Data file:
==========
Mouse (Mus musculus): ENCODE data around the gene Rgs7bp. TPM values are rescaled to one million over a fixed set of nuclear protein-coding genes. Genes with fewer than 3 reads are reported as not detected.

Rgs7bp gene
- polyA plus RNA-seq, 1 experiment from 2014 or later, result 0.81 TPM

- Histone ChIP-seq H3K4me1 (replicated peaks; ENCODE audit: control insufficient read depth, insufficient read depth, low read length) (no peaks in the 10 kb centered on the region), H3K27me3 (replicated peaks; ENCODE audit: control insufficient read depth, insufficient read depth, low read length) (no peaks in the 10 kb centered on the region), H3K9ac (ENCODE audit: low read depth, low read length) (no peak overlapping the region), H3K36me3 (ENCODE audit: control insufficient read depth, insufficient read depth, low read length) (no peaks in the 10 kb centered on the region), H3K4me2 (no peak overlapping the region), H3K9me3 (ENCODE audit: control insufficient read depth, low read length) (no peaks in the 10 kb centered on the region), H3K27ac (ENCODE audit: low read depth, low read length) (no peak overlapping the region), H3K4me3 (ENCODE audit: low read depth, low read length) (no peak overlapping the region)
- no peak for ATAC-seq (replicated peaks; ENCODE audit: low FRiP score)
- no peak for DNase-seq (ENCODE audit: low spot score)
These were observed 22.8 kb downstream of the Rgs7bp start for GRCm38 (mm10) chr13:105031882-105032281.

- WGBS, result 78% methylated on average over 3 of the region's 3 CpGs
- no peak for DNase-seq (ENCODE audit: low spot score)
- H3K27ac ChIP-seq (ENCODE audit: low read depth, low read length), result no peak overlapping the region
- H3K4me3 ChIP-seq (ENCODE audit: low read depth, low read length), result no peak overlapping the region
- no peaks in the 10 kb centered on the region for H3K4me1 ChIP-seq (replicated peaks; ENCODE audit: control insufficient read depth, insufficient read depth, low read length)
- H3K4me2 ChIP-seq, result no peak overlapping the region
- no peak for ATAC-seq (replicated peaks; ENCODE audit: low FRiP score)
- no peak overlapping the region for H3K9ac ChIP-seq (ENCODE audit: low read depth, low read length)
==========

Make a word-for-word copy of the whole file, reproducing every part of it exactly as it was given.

Mouse (Mus musculus): ENCODE data around the gene Rgs7bp. TPM values are rescaled to one million over a fixed set of nuclear protein-coding genes. Genes with fewer than 3 reads are reported as not detected.

Rgs7bp gene
- polyA plus RNA-seq, 1 experiment from 2014 or later, result 0.81 TPM

- Histone ChIP-seq H3K4me1 (replicated peaks; ENCODE audit: control insufficient read depth, insufficient read depth, low read length) (no peaks in the 10 kb centered on the region), H3K27me3 (replicated peaks; ENCODE audit: control insufficient read depth, insufficient read depth, low read length) (no peaks in the 10 kb centered on the region), H3K9ac (ENCODE audit: low read depth, low read length) (no peak overlapping the region), H3K36me3 (ENCODE audit: control insufficient read depth, insufficient read depth, low read length) (no peaks in the 10 kb centered on the region), H3K4me2 (no peak overlapping the region), H3K9me3 (ENCODE audit: control insufficient read depth, low read length) (no peaks in the 10 kb centered on the region), H3K27ac (ENCODE audit: low read depth, low read length) (no peak overlapping the region), H3K4me3 (ENCODE audit: low read depth, low read length) (no peak overlapping the region)
- no peak for ATAC-seq (replicated peaks; ENCODE audit: low FRiP score)
- no peak for DNase-seq (ENCODE audit: low spot score)
These were observed 22.8 kb downstream of the Rgs7bp start for GRCm38 (mm10) chr13:105031882-105032281.

- WGBS, result 78% methylated on average over 3 of the region's 3 CpGs
- no peak for DNase-seq (ENCODE audit: low spot score)
- H3K27ac ChIP-seq (ENCODE audit: low read depth, low read length), result no peak overlapping the region
- H3K4me3 ChIP-seq (ENCODE audit: low read depth, low read length), result no peak overlapping the region
- no peaks in the 10 kb centered on the region for H3K4me1 ChIP-seq (replicated peaks; ENCODE audit: control insufficient read depth, insufficient read depth, low read length)
- H3K4me2 ChIP-seq, result no peak overlapping the region
- no peak for ATAC-seq (replicated peaks; ENCODE audit: low FRiP score)
- no peak overlapping the region for H3K9ac ChIP-seq (ENCODE audit: low read depth, low read length)